Form in Relief, c. 1948

Painted wood construction
20 3/4 x 15 1/4 in. (52.7 x 38.73 cm.)

Taller Torres-García- Space launched in 1943 by Joaquín Torres-García which was devoted to teaching and collective work, in line with the precepts of Universalismo Constructivo. Julio Alpuy, Gonzalo Fonseca, José Gurvich, Manuel Pailós, Francisco Matto, Sergio de Castro, Elsa Andrada, Horacio Torres and Augusto Torres were some of its members. Following the death of their master (1949) and the collective exhibition Torres-García and his Workshop (Pan American Union, Washington D.C., 1950), the Workshop pursued its activities further until it closed in 1962, although some of its members grew distant from it earlier, either temporarily or definitively.

In 1939 Fonesca began to study architecture at the Universidad de la Repblica Oriental del Uruguay (Montevideo). He left in 1942 to join the Taller Torres-Garcia. From that moment on, Fonseca turned to the study and implementation of the aesthetics promoted by Constructive Universalism and plunged into the comprehensive, humanistic and even ethical education that Joaquin Torres-Garcia proposed as a way of working directly and indirectly on a work of art. In 1944, along with other members of the workshop, he participated in the production of Saint Bois Hospital’s murals. In 1946 he traveled with a group of fellow students to Peru and Bolivia where he studied archaeology and pre-Columbian art. The paintings he produced at that time generally followed the precepts of Constructive Universalism (predominance of the structure, flat and symbolic shapes, color fields). Port scenes and still life paintings were his major output. At that time he also produced abstract wood reliefs. In 1949, Torres-Garcia’s death put an end to this stage of onesca’s career. The following year he left Uruguay.

During the first half of the fifties, Fonseca lived in several European cities and traveled to the Middle East and North Africa. He visited several historical places and even worked at some archaeological sites. He studied ceramics in Madrid and Paris, went back to Montevideo in 1956 and finally settled in New York in 1958. Fonesca worked on several commissions for public spaces including a glass mosaic mural for the New School for Social Research (1959-1961). Throughout the sixties, the symbols, shapes, and grid structures characteristic of Constructive Universalism lost ground in his work to be overshadowed by the representation of a mysterious architecture that found its inspiration on the archaeological monuments he studied during his travels. The result was a series of metaphysical landscapes painted or embossed in wood or concrete. Over the years, these architectural forms transcended the plane becoming three-dimensional and settling into the real space. As a sort of intermediate stage, some works like Columbarium No. 1, 1966 were conceived halfway between relief and assemblage. When commissioned new works for public spaces, such as The Sun Boat, Underpass and The Building in Reston (Virginia, United States, 1964-1965), and the Torre de los Vientos in Mexico City (1968), he produced great monuments that combined both sculpture and architecture. The Torre de los Vientos, a penetrable concrete tower that measures twelve meters high, was made for the sculpture park Ruta de la Amistad for the XIX Olympic Games.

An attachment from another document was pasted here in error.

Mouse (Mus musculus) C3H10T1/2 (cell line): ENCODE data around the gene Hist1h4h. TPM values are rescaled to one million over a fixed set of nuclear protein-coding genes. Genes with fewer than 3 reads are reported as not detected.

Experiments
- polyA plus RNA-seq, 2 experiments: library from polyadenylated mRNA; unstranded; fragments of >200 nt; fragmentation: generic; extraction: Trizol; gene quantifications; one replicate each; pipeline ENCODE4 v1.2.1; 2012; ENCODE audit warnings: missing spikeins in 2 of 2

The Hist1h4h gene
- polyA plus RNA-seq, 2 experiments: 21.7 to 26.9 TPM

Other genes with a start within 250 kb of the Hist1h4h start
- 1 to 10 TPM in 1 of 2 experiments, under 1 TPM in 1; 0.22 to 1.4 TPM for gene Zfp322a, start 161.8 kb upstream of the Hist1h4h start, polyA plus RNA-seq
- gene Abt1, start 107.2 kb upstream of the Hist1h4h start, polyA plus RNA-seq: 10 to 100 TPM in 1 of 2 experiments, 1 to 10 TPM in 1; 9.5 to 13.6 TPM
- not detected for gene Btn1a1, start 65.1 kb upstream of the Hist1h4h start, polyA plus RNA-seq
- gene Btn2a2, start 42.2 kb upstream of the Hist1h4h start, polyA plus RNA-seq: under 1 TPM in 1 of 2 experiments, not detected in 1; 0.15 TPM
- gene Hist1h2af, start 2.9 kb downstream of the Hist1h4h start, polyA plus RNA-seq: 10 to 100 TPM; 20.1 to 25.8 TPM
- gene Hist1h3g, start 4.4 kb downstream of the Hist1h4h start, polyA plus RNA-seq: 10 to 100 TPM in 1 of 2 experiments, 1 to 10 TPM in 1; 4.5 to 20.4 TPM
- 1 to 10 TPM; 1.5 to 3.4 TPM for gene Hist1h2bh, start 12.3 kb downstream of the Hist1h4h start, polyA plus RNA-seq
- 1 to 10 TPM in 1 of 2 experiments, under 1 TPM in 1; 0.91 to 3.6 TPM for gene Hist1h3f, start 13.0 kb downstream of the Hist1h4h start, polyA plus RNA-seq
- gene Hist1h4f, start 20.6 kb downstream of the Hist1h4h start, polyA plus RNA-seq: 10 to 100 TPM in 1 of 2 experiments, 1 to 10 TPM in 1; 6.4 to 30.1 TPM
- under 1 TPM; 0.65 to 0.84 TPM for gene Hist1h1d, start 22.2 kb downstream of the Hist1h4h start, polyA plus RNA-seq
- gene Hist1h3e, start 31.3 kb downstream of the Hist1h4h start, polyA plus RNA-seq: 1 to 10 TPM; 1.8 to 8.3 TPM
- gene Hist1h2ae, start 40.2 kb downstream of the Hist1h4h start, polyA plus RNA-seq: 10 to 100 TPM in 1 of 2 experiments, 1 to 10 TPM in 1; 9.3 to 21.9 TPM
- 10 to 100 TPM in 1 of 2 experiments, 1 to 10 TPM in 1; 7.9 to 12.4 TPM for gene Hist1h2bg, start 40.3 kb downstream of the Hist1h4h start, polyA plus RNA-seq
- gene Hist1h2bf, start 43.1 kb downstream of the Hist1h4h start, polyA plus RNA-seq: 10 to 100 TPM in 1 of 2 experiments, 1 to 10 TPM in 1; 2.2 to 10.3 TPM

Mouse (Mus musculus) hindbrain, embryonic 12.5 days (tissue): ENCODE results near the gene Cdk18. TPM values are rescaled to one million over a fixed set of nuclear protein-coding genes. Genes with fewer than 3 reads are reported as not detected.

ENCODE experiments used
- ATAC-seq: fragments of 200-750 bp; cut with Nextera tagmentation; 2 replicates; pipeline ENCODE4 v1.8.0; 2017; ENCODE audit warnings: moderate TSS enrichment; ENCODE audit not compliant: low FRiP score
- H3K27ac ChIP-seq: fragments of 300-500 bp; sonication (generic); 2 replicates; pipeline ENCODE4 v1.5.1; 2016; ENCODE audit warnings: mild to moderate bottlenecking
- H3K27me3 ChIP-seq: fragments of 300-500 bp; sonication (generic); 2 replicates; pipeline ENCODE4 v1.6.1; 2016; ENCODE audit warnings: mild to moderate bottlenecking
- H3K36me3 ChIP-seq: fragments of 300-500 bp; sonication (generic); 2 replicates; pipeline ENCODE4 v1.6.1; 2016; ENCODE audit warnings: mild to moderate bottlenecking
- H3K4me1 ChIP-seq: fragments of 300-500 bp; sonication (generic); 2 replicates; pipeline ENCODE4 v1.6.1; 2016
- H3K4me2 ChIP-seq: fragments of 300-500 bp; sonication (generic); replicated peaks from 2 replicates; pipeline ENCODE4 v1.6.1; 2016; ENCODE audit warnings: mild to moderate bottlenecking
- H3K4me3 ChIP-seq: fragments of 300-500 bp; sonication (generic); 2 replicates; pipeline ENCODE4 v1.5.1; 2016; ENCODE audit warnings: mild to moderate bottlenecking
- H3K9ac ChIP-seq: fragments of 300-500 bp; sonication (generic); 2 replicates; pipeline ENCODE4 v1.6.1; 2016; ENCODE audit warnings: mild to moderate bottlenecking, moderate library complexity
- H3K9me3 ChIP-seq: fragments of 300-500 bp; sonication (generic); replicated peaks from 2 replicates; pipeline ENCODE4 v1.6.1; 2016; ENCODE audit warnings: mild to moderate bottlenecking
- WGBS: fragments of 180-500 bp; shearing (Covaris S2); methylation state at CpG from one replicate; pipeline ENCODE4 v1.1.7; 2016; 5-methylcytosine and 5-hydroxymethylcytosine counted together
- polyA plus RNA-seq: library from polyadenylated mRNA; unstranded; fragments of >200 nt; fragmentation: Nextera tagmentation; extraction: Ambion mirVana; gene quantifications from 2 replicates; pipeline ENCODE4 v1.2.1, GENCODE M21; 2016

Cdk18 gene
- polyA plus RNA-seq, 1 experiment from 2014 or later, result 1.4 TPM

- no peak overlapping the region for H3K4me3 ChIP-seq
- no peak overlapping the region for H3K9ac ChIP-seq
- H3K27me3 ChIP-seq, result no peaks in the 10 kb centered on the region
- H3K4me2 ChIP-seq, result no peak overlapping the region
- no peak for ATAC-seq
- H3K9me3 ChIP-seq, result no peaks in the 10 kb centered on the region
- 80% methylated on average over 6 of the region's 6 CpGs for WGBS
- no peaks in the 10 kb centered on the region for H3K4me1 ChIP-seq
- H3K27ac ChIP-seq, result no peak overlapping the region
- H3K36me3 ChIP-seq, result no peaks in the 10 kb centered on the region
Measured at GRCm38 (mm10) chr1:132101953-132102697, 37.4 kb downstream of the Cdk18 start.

In the late sixties Fonseca made his first sculptures in stone, which thereafter became the main material for his artistic creation. He opened a workshop in Pietrasanta (near Carrara, Italy) and alternated between studios in Italy and the New York. Architectural shapes, inspired by the monuments of antiquity, continued to dominate his artwork but they were smaller than the works created in Reston and Mexico City. The new “architectures” could no longer be penetrated or traversed by the viewers, their dimensions were reduced, and their internal spaces while still implied had disappeared. The sculptures, full of metaphoric, symbolic, and mythical value, referred to sacred places (temples, mausoleums) with niches and altars that were empty or filled with objects of sacred appearance (typically geometric shapes). In some cases, a dialectic relationship was established among vertical forms (obelisks, towers, ziggurats) and horizontal ones (atriums, esplanades, terraces), and sometimes they recalled initiation rituals or rites of passage (porches, stairs, mazes, cavernous hollows).

Using different types of stone (Carrara marble, limestone, red travertine, sandstone), Fonseca explored these findings and ideas for the duration of his career. He also produced a series of drawings, with similar motifs but more narrative in nature, featuring architectural buildings or landscapes inhabited by humans or mythological beings. Although his sculptural work was not to be well known in Uruguay until after his death, Fonseca represented his country of birth in the XLIV Venice Biennial (1990).